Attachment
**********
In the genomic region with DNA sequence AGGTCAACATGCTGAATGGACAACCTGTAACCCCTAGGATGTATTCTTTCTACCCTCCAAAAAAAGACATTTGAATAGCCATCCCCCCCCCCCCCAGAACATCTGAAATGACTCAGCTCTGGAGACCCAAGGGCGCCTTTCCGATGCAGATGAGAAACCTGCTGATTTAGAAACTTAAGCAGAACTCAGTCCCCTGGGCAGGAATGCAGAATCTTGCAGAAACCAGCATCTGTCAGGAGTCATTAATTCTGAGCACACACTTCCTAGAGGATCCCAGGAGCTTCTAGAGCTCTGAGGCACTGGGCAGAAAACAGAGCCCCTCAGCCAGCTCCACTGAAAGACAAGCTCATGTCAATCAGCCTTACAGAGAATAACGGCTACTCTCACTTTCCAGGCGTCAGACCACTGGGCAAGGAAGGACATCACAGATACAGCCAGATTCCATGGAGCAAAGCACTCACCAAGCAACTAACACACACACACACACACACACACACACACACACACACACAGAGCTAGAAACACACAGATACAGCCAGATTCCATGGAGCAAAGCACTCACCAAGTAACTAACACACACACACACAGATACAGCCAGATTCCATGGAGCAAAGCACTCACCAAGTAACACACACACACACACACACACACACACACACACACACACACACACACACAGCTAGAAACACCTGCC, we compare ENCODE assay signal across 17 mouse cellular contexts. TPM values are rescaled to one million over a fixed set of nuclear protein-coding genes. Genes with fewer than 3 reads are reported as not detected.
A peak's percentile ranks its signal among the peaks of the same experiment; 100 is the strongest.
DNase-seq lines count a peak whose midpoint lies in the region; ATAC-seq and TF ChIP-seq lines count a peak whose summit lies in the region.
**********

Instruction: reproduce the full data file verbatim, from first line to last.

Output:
In the genomic region with DNA sequence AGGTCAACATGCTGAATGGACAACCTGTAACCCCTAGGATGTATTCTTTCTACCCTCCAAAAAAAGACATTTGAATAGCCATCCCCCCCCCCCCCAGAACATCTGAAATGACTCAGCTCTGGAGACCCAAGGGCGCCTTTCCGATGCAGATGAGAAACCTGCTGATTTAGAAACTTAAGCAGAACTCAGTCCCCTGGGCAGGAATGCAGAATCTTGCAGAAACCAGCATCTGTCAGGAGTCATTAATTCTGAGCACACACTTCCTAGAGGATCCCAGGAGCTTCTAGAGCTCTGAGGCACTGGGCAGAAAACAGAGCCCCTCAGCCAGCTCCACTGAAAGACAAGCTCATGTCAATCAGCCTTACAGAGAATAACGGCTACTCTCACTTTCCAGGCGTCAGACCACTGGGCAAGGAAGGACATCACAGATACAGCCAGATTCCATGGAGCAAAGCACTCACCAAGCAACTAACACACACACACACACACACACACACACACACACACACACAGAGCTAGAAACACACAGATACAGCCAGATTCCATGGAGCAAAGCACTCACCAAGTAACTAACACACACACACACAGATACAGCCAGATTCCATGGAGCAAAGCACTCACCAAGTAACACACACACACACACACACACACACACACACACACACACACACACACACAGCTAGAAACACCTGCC, we compare ENCODE assay signal across 17 mouse cellular contexts. TPM values are rescaled to one million over a fixed set of nuclear protein-coding genes. Genes with fewer than 3 reads are reported as not detected.
A peak's percentile ranks its signal among the peaks of the same experiment; 100 is the strongest.
DNase-seq lines count a peak whose midpoint lies in the region; ATAC-seq and TF ChIP-seq lines count a peak whose summit lies in the region.